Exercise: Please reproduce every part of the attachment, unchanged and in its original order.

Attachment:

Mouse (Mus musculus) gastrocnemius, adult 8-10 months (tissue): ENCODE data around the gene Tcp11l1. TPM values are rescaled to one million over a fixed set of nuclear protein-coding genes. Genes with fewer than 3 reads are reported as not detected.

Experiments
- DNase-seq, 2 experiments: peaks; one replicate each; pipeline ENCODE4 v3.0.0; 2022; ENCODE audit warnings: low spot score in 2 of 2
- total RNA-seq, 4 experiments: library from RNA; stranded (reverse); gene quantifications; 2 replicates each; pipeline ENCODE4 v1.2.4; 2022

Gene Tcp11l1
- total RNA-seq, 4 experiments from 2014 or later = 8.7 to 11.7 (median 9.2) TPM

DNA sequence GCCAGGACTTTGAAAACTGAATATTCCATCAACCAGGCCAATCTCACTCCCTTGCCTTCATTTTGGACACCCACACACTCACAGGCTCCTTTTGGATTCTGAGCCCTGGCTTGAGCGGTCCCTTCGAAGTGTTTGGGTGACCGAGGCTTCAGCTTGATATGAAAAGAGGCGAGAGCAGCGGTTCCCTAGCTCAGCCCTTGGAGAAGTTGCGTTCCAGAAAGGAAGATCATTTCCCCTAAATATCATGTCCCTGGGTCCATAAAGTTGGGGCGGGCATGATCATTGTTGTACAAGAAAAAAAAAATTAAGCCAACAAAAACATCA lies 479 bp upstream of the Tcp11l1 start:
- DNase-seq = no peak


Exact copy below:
Mouse (Mus musculus) gastrocnemius, adult 8-10 months (tissue): ENCODE data around the gene Tcp11l1. TPM values are rescaled to one million over a fixed set of nuclear protein-coding genes. Genes with fewer than 3 reads are reported as not detected.

Experiments
- DNase-seq, 2 experiments: peaks; one replicate each; pipeline ENCODE4 v3.0.0; 2022; ENCODE audit warnings: low spot score in 2 of 2
- total RNA-seq, 4 experiments: library from RNA; stranded (reverse); gene quantifications; 2 replicates each; pipeline ENCODE4 v1.2.4; 2022

Gene Tcp11l1
- total RNA-seq, 4 experiments from 2014 or later = 8.7 to 11.7 (median 9.2) TPM

DNA sequence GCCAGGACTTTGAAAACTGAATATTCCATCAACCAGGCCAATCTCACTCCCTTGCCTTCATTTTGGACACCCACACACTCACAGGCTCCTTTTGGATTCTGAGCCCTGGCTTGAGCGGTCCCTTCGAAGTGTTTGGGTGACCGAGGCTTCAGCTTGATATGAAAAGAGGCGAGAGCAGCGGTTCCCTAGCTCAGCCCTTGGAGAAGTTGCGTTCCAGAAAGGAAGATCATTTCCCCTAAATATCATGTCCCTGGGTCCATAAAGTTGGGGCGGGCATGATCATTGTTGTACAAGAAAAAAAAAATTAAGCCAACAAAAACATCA lies 479 bp upstream of the Tcp11l1 start:
- DNase-seq = no peak